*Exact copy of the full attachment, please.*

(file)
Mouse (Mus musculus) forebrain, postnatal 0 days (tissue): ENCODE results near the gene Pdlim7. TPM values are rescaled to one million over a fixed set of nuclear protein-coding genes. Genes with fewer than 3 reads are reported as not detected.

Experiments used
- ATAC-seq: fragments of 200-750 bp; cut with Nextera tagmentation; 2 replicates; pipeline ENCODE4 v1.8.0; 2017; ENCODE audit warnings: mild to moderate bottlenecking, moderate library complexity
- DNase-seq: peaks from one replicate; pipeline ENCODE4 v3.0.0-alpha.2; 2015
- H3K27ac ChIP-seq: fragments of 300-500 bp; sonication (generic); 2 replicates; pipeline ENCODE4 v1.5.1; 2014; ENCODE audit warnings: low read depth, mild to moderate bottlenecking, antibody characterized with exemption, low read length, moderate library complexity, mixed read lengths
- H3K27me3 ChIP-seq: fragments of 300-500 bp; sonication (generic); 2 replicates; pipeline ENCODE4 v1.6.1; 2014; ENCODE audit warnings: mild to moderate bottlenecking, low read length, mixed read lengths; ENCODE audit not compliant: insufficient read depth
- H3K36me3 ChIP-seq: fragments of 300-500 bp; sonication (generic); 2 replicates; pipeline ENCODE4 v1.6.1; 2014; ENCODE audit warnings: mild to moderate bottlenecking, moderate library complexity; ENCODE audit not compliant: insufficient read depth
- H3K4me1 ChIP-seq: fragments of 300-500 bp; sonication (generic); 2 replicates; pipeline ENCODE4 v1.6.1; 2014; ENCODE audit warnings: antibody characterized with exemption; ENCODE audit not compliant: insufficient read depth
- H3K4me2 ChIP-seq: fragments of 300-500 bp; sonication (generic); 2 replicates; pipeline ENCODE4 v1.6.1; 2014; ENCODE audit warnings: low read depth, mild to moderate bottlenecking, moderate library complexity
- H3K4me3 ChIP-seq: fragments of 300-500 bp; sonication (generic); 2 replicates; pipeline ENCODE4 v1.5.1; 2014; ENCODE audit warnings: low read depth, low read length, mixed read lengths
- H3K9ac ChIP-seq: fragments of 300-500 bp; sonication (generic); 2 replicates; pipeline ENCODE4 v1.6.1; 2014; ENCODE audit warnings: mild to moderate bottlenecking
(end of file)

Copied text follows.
Mouse (Mus musculus) forebrain, postnatal 0 days (tissue): ENCODE results near the gene Pdlim7. TPM values are rescaled to one million over a fixed set of nuclear protein-coding genes. Genes with fewer than 3 reads are reported as not detected.

Experiments used
- ATAC-seq: fragments of 200-750 bp; cut with Nextera tagmentation; 2 replicates; pipeline ENCODE4 v1.8.0; 2017; ENCODE audit warnings: mild to moderate bottlenecking, moderate library complexity
- DNase-seq: peaks from one replicate; pipeline ENCODE4 v3.0.0-alpha.2; 2015
- H3K27ac ChIP-seq: fragments of 300-500 bp; sonication (generic); 2 replicates; pipeline ENCODE4 v1.5.1; 2014; ENCODE audit warnings: low read depth, mild to moderate bottlenecking, antibody characterized with exemption, low read length, moderate library complexity, mixed read lengths
- H3K27me3 ChIP-seq: fragments of 300-500 bp; sonication (generic); 2 replicates; pipeline ENCODE4 v1.6.1; 2014; ENCODE audit warnings: mild to moderate bottlenecking, low read length, mixed read lengths; ENCODE audit not compliant: insufficient read depth
- H3K36me3 ChIP-seq: fragments of 300-500 bp; sonication (generic); 2 replicates; pipeline ENCODE4 v1.6.1; 2014; ENCODE audit warnings: mild to moderate bottlenecking, moderate library complexity; ENCODE audit not compliant: insufficient read depth
- H3K4me1 ChIP-seq: fragments of 300-500 bp; sonication (generic); 2 replicates; pipeline ENCODE4 v1.6.1; 2014; ENCODE audit warnings: antibody characterized with exemption; ENCODE audit not compliant: insufficient read depth
- H3K4me2 ChIP-seq: fragments of 300-500 bp; sonication (generic); 2 replicates; pipeline ENCODE4 v1.6.1; 2014; ENCODE audit warnings: low read depth, mild to moderate bottlenecking, moderate library complexity
- H3K4me3 ChIP-seq: fragments of 300-500 bp; sonication (generic); 2 replicates; pipeline ENCODE4 v1.5.1; 2014; ENCODE audit warnings: low read depth, low read length, mixed read lengths
- H3K9ac ChIP-seq: fragments of 300-500 bp; sonication (generic); 2 replicates; pipeline ENCODE4 v1.6.1; 2014; ENCODE audit warnings: mild to moderate bottlenecking